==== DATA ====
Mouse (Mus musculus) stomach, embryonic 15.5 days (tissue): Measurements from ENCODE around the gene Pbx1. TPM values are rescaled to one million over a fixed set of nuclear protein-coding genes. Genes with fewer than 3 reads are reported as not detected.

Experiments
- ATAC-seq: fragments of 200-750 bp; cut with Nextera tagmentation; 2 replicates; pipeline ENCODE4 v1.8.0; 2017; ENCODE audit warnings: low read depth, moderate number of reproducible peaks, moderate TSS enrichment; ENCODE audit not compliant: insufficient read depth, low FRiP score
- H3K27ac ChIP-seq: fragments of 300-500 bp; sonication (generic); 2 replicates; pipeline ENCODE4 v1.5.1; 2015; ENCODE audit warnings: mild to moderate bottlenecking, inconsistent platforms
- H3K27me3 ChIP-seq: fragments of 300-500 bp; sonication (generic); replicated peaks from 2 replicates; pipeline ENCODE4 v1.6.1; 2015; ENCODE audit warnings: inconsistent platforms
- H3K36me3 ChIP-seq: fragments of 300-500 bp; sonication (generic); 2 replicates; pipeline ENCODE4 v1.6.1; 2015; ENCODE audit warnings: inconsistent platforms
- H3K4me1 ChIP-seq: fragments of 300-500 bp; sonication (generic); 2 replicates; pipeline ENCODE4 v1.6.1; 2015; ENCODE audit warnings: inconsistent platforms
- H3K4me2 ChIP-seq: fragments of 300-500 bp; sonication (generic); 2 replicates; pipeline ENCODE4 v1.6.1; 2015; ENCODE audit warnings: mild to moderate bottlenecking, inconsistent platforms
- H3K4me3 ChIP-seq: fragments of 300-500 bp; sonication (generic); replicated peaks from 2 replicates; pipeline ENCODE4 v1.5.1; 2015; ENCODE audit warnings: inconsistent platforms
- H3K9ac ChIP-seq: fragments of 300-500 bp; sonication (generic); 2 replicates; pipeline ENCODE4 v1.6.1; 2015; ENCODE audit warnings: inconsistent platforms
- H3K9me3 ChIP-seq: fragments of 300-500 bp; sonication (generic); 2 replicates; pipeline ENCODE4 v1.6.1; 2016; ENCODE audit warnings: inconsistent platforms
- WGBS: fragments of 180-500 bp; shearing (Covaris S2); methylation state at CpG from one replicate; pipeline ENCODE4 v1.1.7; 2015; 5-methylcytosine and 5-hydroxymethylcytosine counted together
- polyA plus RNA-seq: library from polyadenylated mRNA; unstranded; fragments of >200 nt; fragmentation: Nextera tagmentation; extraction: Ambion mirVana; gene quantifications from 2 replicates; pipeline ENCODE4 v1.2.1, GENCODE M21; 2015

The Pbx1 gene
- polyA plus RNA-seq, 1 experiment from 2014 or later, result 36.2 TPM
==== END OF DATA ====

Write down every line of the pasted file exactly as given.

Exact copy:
Mouse (Mus musculus) stomach, embryonic 15.5 days (tissue): Measurements from ENCODE around the gene Pbx1. TPM values are rescaled to one million over a fixed set of nuclear protein-coding genes. Genes with fewer than 3 reads are reported as not detected.

Experiments
- ATAC-seq: fragments of 200-750 bp; cut with Nextera tagmentation; 2 replicates; pipeline ENCODE4 v1.8.0; 2017; ENCODE audit warnings: low read depth, moderate number of reproducible peaks, moderate TSS enrichment; ENCODE audit not compliant: insufficient read depth, low FRiP score
- H3K27ac ChIP-seq: fragments of 300-500 bp; sonication (generic); 2 replicates; pipeline ENCODE4 v1.5.1; 2015; ENCODE audit warnings: mild to moderate bottlenecking, inconsistent platforms
- H3K27me3 ChIP-seq: fragments of 300-500 bp; sonication (generic); replicated peaks from 2 replicates; pipeline ENCODE4 v1.6.1; 2015; ENCODE audit warnings: inconsistent platforms
- H3K36me3 ChIP-seq: fragments of 300-500 bp; sonication (generic); 2 replicates; pipeline ENCODE4 v1.6.1; 2015; ENCODE audit warnings: inconsistent platforms
- H3K4me1 ChIP-seq: fragments of 300-500 bp; sonication (generic); 2 replicates; pipeline ENCODE4 v1.6.1; 2015; ENCODE audit warnings: inconsistent platforms
- H3K4me2 ChIP-seq: fragments of 300-500 bp; sonication (generic); 2 replicates; pipeline ENCODE4 v1.6.1; 2015; ENCODE audit warnings: mild to moderate bottlenecking, inconsistent platforms
- H3K4me3 ChIP-seq: fragments of 300-500 bp; sonication (generic); replicated peaks from 2 replicates; pipeline ENCODE4 v1.5.1; 2015; ENCODE audit warnings: inconsistent platforms
- H3K9ac ChIP-seq: fragments of 300-500 bp; sonication (generic); 2 replicates; pipeline ENCODE4 v1.6.1; 2015; ENCODE audit warnings: inconsistent platforms
- H3K9me3 ChIP-seq: fragments of 300-500 bp; sonication (generic); 2 replicates; pipeline ENCODE4 v1.6.1; 2016; ENCODE audit warnings: inconsistent platforms
- WGBS: fragments of 180-500 bp; shearing (Covaris S2); methylation state at CpG from one replicate; pipeline ENCODE4 v1.1.7; 2015; 5-methylcytosine and 5-hydroxymethylcytosine counted together
- polyA plus RNA-seq: library from polyadenylated mRNA; unstranded; fragments of >200 nt; fragmentation: Nextera tagmentation; extraction: Ambion mirVana; gene quantifications from 2 replicates; pipeline ENCODE4 v1.2.1, GENCODE M21; 2015

The Pbx1 gene
- polyA plus RNA-seq, 1 experiment from 2014 or later, result 36.2 TPM